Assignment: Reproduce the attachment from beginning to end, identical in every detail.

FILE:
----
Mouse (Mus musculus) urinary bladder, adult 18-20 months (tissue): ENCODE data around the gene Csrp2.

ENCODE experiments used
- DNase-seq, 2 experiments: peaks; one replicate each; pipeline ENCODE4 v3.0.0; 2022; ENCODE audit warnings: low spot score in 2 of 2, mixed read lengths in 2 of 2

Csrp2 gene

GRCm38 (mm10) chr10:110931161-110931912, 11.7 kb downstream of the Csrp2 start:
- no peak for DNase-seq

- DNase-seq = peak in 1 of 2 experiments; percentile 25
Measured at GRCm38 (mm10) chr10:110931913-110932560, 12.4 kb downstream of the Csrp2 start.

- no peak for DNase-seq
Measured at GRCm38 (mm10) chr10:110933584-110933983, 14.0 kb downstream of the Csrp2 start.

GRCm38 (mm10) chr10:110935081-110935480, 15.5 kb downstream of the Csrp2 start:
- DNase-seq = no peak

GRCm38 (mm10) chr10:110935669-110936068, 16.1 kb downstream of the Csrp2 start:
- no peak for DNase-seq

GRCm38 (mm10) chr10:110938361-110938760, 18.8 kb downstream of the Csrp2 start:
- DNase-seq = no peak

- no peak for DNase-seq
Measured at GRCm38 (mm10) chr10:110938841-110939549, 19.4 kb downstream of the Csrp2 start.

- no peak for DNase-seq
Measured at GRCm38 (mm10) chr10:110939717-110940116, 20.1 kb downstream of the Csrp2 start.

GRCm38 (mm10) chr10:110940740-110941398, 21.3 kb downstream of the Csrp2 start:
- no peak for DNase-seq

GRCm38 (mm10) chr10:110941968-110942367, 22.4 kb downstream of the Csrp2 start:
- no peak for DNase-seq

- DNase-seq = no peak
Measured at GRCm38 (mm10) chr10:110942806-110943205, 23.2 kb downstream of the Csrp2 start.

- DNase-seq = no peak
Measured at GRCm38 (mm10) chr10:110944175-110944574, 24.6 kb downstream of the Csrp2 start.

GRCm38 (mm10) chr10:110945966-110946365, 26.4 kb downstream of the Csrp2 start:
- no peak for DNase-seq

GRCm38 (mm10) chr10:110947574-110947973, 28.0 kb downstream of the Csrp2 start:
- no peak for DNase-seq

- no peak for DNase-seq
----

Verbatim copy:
Mouse (Mus musculus) urinary bladder, adult 18-20 months (tissue): ENCODE data around the gene Csrp2.

ENCODE experiments used
- DNase-seq, 2 experiments: peaks; one replicate each; pipeline ENCODE4 v3.0.0; 2022; ENCODE audit warnings: low spot score in 2 of 2, mixed read lengths in 2 of 2

Csrp2 gene

GRCm38 (mm10) chr10:110931161-110931912, 11.7 kb downstream of the Csrp2 start:
- no peak for DNase-seq

- DNase-seq = peak in 1 of 2 experiments; percentile 25
Measured at GRCm38 (mm10) chr10:110931913-110932560, 12.4 kb downstream of the Csrp2 start.

- no peak for DNase-seq
Measured at GRCm38 (mm10) chr10:110933584-110933983, 14.0 kb downstream of the Csrp2 start.

GRCm38 (mm10) chr10:110935081-110935480, 15.5 kb downstream of the Csrp2 start:
- DNase-seq = no peak

GRCm38 (mm10) chr10:110935669-110936068, 16.1 kb downstream of the Csrp2 start:
- no peak for DNase-seq

GRCm38 (mm10) chr10:110938361-110938760, 18.8 kb downstream of the Csrp2 start:
- DNase-seq = no peak

- no peak for DNase-seq
Measured at GRCm38 (mm10) chr10:110938841-110939549, 19.4 kb downstream of the Csrp2 start.

- no peak for DNase-seq
Measured at GRCm38 (mm10) chr10:110939717-110940116, 20.1 kb downstream of the Csrp2 start.

GRCm38 (mm10) chr10:110940740-110941398, 21.3 kb downstream of the Csrp2 start:
- no peak for DNase-seq

GRCm38 (mm10) chr10:110941968-110942367, 22.4 kb downstream of the Csrp2 start:
- no peak for DNase-seq

- DNase-seq = no peak
Measured at GRCm38 (mm10) chr10:110942806-110943205, 23.2 kb downstream of the Csrp2 start.

- DNase-seq = no peak
Measured at GRCm38 (mm10) chr10:110944175-110944574, 24.6 kb downstream of the Csrp2 start.

GRCm38 (mm10) chr10:110945966-110946365, 26.4 kb downstream of the Csrp2 start:
- no peak for DNase-seq

GRCm38 (mm10) chr10:110947574-110947973, 28.0 kb downstream of the Csrp2 start:
- no peak for DNase-seq

- no peak for DNase-seq